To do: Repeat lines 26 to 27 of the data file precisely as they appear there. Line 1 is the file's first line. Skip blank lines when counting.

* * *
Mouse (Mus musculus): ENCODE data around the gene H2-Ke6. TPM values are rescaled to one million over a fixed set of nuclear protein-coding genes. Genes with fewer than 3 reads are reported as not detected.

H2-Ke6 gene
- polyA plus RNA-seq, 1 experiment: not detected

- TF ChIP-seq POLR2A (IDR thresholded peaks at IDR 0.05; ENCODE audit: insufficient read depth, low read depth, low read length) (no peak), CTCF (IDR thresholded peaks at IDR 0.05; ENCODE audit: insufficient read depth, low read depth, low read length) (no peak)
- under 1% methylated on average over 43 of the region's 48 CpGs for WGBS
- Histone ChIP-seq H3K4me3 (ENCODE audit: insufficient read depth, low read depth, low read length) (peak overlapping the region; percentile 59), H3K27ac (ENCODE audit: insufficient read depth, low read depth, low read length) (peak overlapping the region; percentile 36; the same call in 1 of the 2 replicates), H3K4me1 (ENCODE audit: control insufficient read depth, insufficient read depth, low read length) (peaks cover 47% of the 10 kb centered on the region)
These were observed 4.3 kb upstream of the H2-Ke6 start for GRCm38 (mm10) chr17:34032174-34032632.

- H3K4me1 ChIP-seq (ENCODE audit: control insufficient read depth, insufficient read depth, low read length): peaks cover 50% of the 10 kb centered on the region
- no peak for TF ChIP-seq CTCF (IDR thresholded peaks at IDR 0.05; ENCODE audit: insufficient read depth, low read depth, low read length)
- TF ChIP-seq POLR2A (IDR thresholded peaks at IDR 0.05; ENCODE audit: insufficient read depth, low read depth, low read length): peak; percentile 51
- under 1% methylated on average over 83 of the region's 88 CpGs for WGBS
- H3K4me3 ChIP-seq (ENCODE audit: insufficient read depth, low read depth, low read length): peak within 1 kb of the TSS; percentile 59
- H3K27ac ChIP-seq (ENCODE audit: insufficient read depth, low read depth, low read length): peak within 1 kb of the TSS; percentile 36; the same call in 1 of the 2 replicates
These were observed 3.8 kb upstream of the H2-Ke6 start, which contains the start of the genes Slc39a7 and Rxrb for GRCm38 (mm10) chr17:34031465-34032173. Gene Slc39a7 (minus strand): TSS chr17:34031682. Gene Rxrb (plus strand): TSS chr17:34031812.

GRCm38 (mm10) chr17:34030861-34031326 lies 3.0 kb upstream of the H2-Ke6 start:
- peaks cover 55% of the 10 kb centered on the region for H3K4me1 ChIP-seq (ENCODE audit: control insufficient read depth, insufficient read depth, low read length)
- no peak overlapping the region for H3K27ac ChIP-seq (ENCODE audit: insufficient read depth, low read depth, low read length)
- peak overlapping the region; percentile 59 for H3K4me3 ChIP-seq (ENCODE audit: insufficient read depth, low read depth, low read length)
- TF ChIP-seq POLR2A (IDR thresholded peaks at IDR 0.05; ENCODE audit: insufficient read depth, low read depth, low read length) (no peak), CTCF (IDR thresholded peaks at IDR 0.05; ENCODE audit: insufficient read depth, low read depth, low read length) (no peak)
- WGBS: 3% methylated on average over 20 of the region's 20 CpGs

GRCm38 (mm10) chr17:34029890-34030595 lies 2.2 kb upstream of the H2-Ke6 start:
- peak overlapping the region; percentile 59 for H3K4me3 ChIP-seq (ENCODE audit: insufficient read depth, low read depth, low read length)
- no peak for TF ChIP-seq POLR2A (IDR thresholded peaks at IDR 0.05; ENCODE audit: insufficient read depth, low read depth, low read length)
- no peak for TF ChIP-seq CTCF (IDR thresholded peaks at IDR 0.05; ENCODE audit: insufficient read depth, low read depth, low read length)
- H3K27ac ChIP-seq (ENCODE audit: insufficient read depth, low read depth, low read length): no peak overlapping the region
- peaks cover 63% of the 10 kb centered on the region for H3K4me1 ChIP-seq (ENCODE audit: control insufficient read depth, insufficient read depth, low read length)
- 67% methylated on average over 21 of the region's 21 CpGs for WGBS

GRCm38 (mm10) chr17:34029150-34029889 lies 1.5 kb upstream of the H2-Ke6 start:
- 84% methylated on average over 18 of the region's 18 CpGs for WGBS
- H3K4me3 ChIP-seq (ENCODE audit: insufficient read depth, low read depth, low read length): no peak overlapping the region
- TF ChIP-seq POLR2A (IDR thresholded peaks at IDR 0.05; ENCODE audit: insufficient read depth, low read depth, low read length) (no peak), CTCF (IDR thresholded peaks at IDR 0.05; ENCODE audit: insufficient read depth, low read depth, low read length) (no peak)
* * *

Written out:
- peaks cover 63% of the 10 kb centered on the region for H3K4me1 ChIP-seq (ENCODE audit: control insufficient read depth, insufficient read depth, low read length)
- 67% methylated on average over 21 of the region's 21 CpGs for WGBS